Applying smoothing filters to the latest model,

correlation coefficient goes up because the higher frequencies are filtered out.

Incredibly fascinating work. I've just stumbled across this site and there is a wealth of interesting stuff here. Do the models account for Jovian / Solar cycles as well as the Lunar Cycles?

Solar cycles yes, because those are strong annual or semiannual.

Nothing on Jovian yet, as those are likely 2nd-order, just as with ocean tides.

Based on this paper http://www.publish.csiro.au/?act=view_file&file_id=AS06018.pdf from Ian Wilson et al, the Jovian cycles could be one of the factors driving the solar cycle, as well as a tidal effect on earth (though I like the sloshing terminology). I was wondering really if that would possibly amplify, or alternatively provide a different (but phase related) driver to some of the solar cycle effects you have demonstrated. Adding appropriate additional terms may improve the fit even better than the stunningly good fit you have already achieved.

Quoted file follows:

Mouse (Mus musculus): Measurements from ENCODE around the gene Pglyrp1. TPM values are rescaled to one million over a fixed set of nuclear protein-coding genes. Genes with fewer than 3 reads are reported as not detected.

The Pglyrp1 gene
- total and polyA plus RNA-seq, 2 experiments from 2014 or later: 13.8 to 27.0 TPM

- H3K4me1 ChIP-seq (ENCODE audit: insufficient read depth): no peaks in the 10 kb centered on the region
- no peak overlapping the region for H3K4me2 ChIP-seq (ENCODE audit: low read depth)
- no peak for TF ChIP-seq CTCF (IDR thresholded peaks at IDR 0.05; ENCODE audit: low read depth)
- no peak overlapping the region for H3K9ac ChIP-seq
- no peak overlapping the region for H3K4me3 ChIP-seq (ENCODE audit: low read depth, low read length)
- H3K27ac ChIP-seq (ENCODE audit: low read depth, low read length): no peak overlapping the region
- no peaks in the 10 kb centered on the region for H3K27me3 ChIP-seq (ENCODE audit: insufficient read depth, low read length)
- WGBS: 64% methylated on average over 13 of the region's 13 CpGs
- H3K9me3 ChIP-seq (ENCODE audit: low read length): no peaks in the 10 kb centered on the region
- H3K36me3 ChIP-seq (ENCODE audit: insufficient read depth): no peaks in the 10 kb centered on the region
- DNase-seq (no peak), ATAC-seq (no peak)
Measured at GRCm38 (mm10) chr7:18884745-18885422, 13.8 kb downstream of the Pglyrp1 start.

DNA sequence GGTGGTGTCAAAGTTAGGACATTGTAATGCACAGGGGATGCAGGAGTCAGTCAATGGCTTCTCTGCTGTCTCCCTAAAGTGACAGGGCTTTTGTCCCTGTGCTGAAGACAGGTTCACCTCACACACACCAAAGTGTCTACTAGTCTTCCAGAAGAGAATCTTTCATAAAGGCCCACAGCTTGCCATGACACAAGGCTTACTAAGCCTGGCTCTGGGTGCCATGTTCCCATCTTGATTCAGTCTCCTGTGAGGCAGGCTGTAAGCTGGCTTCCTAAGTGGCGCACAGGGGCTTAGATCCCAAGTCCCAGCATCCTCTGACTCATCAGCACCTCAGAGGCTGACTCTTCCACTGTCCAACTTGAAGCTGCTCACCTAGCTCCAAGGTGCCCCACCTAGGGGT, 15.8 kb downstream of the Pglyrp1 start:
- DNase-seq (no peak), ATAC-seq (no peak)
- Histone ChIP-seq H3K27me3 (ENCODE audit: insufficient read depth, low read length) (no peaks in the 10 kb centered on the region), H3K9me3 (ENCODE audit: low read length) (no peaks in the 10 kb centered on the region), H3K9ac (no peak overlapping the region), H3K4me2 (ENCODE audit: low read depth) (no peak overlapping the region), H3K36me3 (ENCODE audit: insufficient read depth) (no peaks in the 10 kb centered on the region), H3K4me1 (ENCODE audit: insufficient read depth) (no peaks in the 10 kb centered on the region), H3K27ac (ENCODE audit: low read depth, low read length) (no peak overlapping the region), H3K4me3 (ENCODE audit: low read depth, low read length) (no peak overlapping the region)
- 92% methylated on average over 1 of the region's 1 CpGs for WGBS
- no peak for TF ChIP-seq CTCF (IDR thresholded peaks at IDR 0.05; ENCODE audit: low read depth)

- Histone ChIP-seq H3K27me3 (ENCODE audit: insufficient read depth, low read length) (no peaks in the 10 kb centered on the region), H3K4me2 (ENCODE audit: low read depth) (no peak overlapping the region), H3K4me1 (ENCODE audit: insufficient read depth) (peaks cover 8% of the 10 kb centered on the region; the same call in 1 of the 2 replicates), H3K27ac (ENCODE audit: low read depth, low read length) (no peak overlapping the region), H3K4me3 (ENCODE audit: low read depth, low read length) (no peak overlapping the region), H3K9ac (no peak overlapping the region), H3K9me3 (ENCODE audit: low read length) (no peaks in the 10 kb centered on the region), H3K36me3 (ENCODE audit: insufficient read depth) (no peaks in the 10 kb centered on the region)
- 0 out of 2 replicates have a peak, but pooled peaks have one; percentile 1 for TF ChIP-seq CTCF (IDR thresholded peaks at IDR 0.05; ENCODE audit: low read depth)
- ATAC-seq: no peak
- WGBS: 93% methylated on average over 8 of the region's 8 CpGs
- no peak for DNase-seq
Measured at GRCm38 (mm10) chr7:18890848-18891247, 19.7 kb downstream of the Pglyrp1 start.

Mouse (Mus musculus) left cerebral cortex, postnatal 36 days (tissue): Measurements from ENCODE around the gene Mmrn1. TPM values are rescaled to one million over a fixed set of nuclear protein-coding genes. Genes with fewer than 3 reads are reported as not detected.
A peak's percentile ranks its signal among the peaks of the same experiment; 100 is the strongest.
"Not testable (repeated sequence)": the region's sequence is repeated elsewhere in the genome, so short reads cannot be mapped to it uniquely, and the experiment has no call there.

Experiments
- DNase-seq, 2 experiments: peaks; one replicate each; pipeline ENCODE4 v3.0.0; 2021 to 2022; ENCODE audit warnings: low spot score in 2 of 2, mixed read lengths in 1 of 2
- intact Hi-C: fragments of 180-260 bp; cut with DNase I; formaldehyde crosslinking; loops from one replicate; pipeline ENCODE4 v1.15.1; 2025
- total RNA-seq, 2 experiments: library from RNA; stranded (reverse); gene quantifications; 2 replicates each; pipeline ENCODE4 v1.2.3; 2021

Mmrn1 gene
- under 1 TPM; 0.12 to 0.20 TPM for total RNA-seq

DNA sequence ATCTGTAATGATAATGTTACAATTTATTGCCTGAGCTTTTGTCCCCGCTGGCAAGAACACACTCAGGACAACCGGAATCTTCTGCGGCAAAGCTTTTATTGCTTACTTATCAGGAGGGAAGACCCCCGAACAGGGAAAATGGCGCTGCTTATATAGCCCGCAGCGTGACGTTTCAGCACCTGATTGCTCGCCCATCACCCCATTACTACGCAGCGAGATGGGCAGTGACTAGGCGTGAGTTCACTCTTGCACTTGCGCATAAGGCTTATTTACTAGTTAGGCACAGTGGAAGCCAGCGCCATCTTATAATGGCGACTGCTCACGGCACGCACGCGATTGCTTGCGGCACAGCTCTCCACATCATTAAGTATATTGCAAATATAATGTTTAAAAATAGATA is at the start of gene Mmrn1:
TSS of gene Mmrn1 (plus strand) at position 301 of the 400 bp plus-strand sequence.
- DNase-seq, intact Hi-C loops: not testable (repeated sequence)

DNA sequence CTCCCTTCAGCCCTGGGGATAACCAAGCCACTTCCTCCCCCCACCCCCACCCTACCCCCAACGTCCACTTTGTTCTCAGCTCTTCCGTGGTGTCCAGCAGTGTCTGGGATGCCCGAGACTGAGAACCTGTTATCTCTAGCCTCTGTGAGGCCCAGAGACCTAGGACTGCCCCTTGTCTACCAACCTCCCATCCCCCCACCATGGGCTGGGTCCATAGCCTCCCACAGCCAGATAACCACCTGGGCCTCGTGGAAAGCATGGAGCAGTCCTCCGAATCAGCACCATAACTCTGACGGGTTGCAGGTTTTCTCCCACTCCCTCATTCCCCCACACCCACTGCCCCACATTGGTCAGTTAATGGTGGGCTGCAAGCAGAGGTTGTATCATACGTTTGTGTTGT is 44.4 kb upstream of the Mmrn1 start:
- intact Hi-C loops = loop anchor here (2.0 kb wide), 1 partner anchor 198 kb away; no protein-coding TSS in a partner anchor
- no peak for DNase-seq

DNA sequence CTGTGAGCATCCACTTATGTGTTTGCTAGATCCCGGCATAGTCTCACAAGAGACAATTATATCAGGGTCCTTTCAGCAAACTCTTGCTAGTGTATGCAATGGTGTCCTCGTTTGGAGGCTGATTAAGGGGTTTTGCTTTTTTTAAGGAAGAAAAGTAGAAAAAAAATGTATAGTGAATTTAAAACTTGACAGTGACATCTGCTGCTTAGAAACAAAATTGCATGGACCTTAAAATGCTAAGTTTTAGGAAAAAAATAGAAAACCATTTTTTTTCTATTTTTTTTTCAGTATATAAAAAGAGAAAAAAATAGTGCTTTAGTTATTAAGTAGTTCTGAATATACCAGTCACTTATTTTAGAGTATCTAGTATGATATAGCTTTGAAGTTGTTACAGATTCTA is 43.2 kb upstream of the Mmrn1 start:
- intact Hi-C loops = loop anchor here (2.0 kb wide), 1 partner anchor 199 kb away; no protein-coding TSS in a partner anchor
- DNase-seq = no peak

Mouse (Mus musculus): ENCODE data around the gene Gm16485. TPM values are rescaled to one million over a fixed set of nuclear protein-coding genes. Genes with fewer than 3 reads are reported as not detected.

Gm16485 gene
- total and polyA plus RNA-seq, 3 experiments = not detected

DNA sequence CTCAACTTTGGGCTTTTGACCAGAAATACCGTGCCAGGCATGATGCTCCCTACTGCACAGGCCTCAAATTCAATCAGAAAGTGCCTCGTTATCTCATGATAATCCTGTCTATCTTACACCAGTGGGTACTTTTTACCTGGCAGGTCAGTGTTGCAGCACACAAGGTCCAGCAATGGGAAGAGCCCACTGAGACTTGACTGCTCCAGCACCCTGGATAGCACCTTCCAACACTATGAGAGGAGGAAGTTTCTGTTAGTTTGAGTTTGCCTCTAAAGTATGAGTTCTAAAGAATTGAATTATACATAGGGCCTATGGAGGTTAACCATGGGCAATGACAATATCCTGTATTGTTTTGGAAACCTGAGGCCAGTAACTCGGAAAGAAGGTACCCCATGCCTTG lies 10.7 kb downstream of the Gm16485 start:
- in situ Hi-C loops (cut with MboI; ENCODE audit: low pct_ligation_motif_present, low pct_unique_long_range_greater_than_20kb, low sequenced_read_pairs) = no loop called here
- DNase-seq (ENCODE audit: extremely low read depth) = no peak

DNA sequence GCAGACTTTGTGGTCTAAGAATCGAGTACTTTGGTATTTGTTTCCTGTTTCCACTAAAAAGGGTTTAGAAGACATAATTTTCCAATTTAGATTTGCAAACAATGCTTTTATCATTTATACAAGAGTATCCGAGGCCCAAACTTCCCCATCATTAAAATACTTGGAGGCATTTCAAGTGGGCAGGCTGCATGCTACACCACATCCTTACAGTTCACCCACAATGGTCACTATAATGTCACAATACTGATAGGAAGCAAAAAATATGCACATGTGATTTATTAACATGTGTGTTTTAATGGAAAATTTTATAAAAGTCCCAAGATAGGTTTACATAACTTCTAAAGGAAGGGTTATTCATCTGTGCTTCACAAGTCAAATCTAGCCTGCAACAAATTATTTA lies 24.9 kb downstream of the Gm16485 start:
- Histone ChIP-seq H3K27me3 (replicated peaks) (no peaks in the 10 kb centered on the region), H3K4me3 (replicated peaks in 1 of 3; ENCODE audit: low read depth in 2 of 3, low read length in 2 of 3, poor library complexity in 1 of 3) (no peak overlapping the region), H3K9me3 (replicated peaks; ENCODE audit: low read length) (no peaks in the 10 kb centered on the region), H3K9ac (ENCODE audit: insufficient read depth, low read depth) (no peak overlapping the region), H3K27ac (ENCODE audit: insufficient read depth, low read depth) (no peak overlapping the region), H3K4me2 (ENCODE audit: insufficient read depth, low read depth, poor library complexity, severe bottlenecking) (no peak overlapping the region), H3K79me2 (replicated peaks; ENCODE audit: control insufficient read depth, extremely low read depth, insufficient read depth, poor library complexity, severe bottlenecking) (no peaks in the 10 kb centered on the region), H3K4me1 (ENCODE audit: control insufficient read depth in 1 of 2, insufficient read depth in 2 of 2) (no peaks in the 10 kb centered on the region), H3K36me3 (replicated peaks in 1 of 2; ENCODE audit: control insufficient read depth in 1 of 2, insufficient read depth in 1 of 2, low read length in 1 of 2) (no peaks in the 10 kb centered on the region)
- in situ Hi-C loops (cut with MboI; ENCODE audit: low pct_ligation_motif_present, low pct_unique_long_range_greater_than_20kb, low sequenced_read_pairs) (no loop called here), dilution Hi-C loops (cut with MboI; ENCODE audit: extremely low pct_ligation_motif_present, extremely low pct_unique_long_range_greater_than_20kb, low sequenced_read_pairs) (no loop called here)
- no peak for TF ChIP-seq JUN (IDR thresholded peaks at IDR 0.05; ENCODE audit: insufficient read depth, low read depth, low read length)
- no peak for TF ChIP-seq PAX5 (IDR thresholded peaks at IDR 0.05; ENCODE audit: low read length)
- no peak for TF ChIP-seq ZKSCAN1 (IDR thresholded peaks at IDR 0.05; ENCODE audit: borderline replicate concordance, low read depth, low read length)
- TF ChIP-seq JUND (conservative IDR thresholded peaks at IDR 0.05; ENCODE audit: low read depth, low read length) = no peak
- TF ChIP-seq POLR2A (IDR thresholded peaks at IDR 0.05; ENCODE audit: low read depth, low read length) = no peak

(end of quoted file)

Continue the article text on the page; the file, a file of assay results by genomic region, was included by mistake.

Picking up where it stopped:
Apologies if you've already seen that.

If it affects the solar sunspot cycle, then that's a transitive effect and it would get absorbed in the solar signal. Since I don't see any effect from the solar apart from the annual and semi-annual signals, then it can safely be ignored for the time being.

I wrote up the history of why I originally considered TSI variation and then disregarded it in the next blog post.